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Negotiation: Don't Get Stung

Negotiation: Don't Get Stung

Anne Miller

You may remember in 2001-2002 that the TV networks were cutting upfront rates in response to a very soft advertising environment. The exception was CBS. It held firm because, according to The Wall Street Journal, it had a strong 2000-2001 performance and has a solid fall program schedule. CBS was betting that it would more than make up the short-term loss in the future with what is called scatter-market ad dollars, which is the week-to-week sale of advertising time. Bottom line, it was going for price, not volume.

You had to admire CBS’s stance. Soft markets generate buyer negotiating ploys and pressures as sure as swamps in muggy weather produce annoying, biting mosquitoes. It ain’t easy to stand and hold your ground.

Here are 10 tips to help you be stronger in the negotiating process:

1. Believe. You, yourself, must believe in the value of what you are selling to advertisers. If you think your rates are expensive, you will never be able to negotiate from strength. If you see your site or service as a cost rather than as a valuable market to be reached, or a solution to a problem with rewards worth many times over the dollar charge, then you will be at a psychological disadvantage and a good candidate for caving in. Sit down, and list all the reasons your site or service is of value to your advertiser.

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2. List your strengths. If No. 1 gets you to list your general values, this exercise zeroes in on the advantages your site or service offers specific to this advertiser. For example, creative assistance, knowledge of the buyer’s business, previous track record, prior relationships, flexibility in timing, and so on.

3. Have a plan. You wouldn’t take a trip without doing some research and knowing where you are going, so why would you enter into a negotiation without some idea of where you want it to go and how you intend to get there? List your interests; your buyer’s interests, personality and pressures; the business facts; different plans you can offer; “chips” you can trade to make the deal work; your bottom line; your back-up plan. Determine the tone you want for the meeting. Plan your opening remarks. Anticipate pressure tactics.

4. Bring the other side into the process. Negotiating involves two sides. Don’t put the entire burden for a solution on yourself. Set the tone of collaboration right away: “Let’s review the issues, what we both want, and work this out together. OK?”

5. Separate interests from demands. A demand is not an interest. You can often satisfy interests when you cannot satisfy a demand. So many negotiations fail because the salesperson doesn’t ask, “Why?” For example, your buyer might demand: “I want reports weekly.” You should ask, “Why is that important to you?” The interest might be, “I’m afraid I’ll lose control of my ad effectiveness.” Although specific demands often cannot be satisfied, the other side’s interests – once they are known – usually can, in other ways.

6. Give a clear message about early price demands. If you followed tips 1 and 2, then you know your bottom line, so it becomes much easier to give a clear response to price pressures. There are many ways to respond. Here is one: “If you expect us to be the low-price bidder, then we must shake hands and part company as friends right now. However, if you want value for your money, then let’s talk, because, as you know, our clients have seen as much as a 25 percent increase in response rate with our services. What else is important to you?”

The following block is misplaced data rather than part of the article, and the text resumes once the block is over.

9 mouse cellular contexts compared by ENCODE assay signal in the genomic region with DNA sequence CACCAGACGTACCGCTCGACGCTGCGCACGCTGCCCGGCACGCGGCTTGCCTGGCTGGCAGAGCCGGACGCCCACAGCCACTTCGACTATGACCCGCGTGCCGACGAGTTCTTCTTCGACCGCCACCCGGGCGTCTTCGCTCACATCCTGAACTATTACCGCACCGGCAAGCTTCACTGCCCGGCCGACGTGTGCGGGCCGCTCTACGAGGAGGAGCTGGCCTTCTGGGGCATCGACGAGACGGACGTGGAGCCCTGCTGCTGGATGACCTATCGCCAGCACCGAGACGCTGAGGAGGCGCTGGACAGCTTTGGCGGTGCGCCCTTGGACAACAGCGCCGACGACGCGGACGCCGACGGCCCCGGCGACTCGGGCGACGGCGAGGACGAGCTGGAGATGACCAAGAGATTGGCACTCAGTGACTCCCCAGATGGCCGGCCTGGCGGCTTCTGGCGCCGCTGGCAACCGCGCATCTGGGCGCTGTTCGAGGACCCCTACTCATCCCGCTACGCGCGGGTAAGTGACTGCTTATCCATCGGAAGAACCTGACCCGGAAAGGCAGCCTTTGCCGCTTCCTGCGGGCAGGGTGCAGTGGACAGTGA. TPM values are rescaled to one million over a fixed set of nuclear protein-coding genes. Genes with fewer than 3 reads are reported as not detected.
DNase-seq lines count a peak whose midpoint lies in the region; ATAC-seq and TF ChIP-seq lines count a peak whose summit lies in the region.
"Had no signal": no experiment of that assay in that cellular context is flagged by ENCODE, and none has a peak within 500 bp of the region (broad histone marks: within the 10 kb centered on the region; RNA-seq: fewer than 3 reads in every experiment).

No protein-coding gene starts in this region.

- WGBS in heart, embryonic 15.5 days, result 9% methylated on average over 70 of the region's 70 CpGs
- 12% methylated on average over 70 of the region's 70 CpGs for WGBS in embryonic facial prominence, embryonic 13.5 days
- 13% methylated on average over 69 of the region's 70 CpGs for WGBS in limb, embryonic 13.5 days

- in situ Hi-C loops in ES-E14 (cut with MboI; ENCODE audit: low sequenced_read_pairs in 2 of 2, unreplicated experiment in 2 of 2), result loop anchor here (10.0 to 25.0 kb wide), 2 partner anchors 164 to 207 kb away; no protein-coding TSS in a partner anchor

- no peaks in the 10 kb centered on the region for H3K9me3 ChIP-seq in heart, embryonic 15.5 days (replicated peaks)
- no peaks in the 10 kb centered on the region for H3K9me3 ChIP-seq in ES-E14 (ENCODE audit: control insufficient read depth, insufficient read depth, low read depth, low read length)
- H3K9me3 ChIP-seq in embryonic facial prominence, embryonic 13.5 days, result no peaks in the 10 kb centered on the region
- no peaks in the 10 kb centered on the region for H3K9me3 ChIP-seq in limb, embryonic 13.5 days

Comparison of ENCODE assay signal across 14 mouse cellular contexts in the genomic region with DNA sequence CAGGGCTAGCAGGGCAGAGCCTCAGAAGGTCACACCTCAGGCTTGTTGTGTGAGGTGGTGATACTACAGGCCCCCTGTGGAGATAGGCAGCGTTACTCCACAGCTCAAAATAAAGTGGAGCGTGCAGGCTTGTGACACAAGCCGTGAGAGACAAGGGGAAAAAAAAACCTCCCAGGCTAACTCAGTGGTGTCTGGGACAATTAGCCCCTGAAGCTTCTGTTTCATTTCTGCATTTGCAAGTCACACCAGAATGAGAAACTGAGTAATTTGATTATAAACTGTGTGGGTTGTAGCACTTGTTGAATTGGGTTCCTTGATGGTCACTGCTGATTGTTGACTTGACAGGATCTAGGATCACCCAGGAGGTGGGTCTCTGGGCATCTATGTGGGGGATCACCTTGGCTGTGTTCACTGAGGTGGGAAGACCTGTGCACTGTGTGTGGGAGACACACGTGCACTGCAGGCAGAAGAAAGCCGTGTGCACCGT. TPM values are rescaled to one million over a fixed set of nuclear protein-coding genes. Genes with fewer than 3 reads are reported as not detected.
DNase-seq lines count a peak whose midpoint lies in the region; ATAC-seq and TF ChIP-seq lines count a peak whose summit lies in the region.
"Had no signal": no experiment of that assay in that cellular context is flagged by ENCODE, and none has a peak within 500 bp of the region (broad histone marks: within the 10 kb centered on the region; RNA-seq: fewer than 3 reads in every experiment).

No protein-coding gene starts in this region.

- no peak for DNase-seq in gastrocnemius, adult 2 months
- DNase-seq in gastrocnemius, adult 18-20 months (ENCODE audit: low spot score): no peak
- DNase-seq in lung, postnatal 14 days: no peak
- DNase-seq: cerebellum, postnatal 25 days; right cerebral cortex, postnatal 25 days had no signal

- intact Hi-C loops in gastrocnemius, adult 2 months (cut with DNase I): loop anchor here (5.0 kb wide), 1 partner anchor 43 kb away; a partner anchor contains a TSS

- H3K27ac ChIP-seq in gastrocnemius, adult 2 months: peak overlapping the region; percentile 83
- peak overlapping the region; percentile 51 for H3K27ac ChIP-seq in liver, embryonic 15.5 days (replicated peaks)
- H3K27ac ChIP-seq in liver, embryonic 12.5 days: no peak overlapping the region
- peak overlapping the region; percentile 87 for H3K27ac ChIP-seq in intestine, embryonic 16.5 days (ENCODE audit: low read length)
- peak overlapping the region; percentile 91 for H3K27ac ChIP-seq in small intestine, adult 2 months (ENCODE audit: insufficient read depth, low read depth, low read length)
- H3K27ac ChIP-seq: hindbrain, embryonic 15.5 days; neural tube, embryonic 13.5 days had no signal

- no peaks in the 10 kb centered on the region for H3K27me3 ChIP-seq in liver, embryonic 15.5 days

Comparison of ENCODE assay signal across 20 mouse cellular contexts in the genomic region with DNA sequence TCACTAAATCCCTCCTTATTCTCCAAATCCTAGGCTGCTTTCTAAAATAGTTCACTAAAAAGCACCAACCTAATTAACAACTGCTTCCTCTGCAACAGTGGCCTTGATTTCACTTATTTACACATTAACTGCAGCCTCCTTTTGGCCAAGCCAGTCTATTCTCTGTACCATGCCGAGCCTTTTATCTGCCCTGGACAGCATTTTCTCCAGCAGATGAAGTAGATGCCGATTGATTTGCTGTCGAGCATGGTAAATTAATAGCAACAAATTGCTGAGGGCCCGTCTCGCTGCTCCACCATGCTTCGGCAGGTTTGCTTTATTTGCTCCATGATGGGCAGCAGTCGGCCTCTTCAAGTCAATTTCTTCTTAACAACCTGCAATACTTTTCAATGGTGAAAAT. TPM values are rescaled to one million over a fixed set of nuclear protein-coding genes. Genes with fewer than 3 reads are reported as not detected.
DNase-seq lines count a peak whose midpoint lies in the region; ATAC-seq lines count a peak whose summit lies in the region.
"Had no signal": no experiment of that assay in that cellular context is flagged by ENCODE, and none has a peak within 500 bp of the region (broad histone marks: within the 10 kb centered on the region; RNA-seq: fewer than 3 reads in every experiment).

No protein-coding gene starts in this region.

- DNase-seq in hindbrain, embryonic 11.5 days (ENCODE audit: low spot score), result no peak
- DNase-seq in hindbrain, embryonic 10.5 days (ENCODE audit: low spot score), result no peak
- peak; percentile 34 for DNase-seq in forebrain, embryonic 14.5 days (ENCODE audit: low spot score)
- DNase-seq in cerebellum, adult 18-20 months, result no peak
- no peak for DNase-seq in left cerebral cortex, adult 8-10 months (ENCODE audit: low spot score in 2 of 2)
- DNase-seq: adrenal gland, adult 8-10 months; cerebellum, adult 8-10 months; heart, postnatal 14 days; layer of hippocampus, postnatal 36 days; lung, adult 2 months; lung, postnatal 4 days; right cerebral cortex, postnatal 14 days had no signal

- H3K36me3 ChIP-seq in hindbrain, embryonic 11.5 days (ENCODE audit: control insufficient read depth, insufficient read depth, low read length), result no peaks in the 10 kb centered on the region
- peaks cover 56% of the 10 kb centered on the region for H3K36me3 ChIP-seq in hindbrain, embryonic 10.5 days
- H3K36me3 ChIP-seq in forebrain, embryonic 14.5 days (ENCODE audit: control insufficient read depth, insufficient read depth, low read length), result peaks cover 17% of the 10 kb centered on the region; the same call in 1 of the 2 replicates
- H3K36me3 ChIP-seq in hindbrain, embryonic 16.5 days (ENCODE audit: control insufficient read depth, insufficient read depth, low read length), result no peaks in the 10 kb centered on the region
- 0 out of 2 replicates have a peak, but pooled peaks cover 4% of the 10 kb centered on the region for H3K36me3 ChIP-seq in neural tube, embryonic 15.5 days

7. Always trade. If you’re going to give something, get something. The other side: “I want customized specs X.” You: “If you can give us flexibility on delivery, I can guarantee you the customized specs you want.” Or, “If we can get you specs X, what will you do for us?”

8. Move slowly. Think. Pause. Take time to calculate. Make a phone call. Ask a question about something said earlier. If necessary, suggest a break to check things out, and return another day. Rushing leads to bad decisions.

9. Be clear. There has got to be a consistency between what you are saying and the way that you say it. Just think of a little child fiercely denying he broke the toy (or vase, or whatever), looking down at the floor and turning his body away from you. You know he’s lying through his (cute little) teeth! The same is true in negotiating. If your buyer says, “Is that the best you can do?” and you respond (weakly), “I think so. This is very good value that you’re getting. And we don’t usually do better than the terms you have. I mean, I’d like to help, but, uh, that would be difficult,” you’re toast. One much better response is simply to say (with total strength), “Yes.”

10. Turn coal into diamonds. Pressure tactics don’t have to kill your negotiation or cause you to give away the store. You can explain the value of your offer and hold your ground. You can trade. You can deflect with sarcasm or humor. You can create your own pressure by playing up an advantage of yours (e.g., limited supply). All four responses let the other side know that you see through their tactics and that you intend to see this negotiation through with them. Again, this is easier to do when you’ve anticipated what pressures you might get in your discussion. (See No. 3.)

We should be used to negotiating. We do it all the time. We do it as children: “Mommy, I’ll clean up my room right now if you let me watch television tonight.” We do it with significant others: “Let’s go to the beach this weekend, and next weekend we can go hiking.” But we freeze when we have to negotiate in business. Admittedly, times are tough, but with a little planning, an understanding of the negotiating process, and practice, you, too, can become a strong negotiator for your company.

Good luck!

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